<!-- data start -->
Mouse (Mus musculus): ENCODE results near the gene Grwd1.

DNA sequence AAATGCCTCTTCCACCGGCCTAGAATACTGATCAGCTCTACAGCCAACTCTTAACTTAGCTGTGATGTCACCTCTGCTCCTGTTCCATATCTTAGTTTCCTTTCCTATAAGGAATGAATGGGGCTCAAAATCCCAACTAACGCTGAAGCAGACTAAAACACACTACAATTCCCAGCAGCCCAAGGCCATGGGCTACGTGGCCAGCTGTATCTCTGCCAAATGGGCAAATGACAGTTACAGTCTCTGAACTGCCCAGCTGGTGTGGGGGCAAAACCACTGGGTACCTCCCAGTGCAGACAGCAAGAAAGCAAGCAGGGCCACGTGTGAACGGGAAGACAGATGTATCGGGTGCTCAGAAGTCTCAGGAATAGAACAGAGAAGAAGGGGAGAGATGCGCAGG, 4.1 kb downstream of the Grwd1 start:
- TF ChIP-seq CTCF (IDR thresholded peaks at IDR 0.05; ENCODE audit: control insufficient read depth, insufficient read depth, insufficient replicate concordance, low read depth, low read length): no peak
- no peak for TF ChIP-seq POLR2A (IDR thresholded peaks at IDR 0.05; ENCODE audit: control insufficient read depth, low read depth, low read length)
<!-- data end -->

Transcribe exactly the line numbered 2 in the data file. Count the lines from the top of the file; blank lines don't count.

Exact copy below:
DNA sequence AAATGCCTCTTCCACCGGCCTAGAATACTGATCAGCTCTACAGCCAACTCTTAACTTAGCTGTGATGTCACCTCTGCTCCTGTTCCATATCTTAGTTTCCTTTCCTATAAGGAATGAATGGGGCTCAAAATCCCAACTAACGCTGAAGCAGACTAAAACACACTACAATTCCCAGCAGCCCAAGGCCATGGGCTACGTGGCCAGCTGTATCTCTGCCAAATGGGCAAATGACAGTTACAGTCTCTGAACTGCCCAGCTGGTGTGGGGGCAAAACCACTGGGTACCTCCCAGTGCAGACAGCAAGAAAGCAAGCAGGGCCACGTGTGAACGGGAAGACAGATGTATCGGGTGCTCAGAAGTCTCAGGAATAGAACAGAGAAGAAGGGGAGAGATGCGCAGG, 4.1 kb downstream of the Grwd1 start: